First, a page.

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In search of magic, Bears head to NCAA championships

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VANESSA LIM | SENIOR STAFF

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Staff

MARCH 15, 2022

Heading into the Beijing 2008 Summer Olympics, Michael Phelps aimed to achieve the greatest Olympic feat in history: eight gold medals in eight races. Perhaps the most difficult event in his gargantuan program was the 4×100-meter freestyle relay. For one, winning a relay depends on great performances from three other swimmers, but perhaps the greater obstacle was the French relay team, who was a heavy favorite.

Heading into the final leg of the race, it certainly looked like France would win it all as it was leading by nearly sixth-tenths of a second. Even American commentator Rowdy Gaines was doubtful as he stated: “I just don’t think they (Americans) can do it.” However, in the final 25 meters, everyone rose out of their seats as American anchor Jason Lezak drastically closed the gap and touched the wall first, raising goosebumps on every spectator who had just witnessed the greatest comeback in swimming history. 

Heading into NCAA championships in Atlanta, Georgia, Cal women’s swim and dive can certainly take inspiration from this relay as it comes into this race as a heavy underdog behind both Stanford and defending champion Virginia. Finishing second by quite a wide margin to Stanford at the Pac-12 championships was certainly no boost of confidence for the Bears.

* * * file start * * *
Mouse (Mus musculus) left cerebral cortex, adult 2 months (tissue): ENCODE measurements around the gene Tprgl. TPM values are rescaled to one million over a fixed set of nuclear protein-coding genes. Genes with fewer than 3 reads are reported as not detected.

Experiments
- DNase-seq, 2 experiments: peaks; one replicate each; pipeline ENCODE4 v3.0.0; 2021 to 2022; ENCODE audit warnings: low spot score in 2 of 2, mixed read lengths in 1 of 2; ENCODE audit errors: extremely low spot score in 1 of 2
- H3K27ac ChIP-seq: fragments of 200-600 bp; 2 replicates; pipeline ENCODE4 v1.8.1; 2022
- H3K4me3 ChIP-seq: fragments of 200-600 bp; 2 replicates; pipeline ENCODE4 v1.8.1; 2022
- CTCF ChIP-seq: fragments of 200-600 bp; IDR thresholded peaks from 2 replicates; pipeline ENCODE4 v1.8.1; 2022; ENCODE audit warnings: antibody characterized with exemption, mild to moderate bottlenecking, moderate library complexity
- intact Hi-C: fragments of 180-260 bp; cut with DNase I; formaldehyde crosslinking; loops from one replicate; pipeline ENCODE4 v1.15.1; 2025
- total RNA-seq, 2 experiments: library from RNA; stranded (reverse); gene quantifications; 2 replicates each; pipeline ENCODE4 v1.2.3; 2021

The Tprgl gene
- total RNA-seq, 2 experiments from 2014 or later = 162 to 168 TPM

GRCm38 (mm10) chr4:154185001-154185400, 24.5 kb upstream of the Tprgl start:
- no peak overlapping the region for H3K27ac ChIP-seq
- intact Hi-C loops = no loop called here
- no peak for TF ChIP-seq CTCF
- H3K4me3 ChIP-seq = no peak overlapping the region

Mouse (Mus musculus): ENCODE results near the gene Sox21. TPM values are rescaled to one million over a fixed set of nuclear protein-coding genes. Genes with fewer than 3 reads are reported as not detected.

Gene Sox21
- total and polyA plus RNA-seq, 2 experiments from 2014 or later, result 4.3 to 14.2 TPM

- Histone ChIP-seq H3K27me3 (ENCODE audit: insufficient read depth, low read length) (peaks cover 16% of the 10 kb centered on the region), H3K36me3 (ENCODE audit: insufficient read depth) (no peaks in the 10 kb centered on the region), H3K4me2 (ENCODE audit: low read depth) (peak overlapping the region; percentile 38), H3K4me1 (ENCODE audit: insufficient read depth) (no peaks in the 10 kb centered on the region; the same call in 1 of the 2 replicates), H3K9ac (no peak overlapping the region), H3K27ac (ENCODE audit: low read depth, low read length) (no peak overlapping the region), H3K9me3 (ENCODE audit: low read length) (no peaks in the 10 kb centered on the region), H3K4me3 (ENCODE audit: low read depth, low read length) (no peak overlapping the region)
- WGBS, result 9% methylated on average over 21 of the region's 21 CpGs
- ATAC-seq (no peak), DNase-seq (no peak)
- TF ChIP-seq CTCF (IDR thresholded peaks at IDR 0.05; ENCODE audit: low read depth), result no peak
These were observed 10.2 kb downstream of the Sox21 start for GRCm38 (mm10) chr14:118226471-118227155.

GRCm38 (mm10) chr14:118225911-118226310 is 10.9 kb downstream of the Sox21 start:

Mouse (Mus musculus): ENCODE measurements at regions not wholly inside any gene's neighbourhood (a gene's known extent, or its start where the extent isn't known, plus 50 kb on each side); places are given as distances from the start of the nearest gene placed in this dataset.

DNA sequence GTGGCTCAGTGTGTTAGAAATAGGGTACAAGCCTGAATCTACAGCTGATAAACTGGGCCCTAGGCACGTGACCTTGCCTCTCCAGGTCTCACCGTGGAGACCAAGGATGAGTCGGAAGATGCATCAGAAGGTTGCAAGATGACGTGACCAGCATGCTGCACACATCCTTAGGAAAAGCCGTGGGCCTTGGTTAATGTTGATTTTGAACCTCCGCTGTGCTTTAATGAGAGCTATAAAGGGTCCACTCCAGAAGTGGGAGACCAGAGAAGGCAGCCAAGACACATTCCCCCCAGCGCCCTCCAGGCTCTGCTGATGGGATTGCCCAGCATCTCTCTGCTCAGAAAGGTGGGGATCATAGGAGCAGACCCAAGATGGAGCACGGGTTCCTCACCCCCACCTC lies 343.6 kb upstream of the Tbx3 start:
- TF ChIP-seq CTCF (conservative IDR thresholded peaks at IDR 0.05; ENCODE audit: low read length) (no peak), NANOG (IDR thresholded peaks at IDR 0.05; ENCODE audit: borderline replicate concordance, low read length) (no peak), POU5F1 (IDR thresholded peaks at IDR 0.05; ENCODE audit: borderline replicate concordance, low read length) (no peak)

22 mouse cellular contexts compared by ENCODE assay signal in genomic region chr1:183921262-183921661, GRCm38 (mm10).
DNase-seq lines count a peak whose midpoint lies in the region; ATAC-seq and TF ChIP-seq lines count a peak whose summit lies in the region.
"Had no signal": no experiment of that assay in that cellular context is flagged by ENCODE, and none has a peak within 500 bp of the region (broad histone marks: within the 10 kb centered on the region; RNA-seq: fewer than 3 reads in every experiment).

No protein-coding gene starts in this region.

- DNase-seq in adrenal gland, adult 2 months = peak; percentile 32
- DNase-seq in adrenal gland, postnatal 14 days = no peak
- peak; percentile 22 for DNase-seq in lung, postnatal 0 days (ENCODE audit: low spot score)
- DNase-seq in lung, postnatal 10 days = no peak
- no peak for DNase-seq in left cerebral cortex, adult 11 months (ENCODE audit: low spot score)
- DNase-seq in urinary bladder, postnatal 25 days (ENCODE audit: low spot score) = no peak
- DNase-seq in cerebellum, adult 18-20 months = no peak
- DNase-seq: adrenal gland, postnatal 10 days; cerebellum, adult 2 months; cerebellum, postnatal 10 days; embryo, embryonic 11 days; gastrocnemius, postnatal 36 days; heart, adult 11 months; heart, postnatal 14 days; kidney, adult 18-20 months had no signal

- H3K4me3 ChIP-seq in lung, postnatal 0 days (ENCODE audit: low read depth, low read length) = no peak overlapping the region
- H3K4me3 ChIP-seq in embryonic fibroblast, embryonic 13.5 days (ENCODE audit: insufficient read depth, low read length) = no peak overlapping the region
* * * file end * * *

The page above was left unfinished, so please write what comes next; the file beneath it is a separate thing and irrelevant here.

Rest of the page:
However, it is possible that the best of Cal has yet to be seen, as many of the swimmers were not fully tapered for the Pac-12 championships. Typically, swimmers will significantly cut down the intensity and distances of practices before the biggest meet of the season, otherwise known as “tapering.” 

When asked if she was fully tapered for Pac-12s, freshman Leah Polonsky said distance had been cut down just “a little bit, cause we wanted to be fully prepared for NCAAs, so we couldn’t do a full taper for Pac-12s and NCAAs.” 

With the start of NCAA championships Wednesday, March 16, the team is most likely fully rested by now and ready to perform at its highest level. 

Another factor that could potentially provide the Bears with a second wind is the presence of fans in the arena. At the 2021 NCAA championships, no spectators were allowed in the arena due to COVID-19 protocols. With restrictions lifted this year, it will be interesting to see how the swimmers feed off of the energy of a thunderous arena. 

“I think it’s exciting; only our seniors have been able to have an NCAAs with fans there,” said associate head coach Dani Korman. “I really think the energy the fans bring is exciting, and I think it amplifies the energy of the meet.” 

While the roars in the pool may not be as loud as the ones that rippled the waters during the 2008 Summer Olympics, they may certainly help the Bears climb to the top of the podium.

That iconic relay reaffirms the phrase in swimming that, as long as you have a lane, you have a chance to win. The Bears will certainly have a lane and nothing to lose, but whether they seize victory remains to be seen.

Ivan Wu covers women’s swim and dive. Contact him at [email protected].
LAST UPDATED

MARCH 30, 2022


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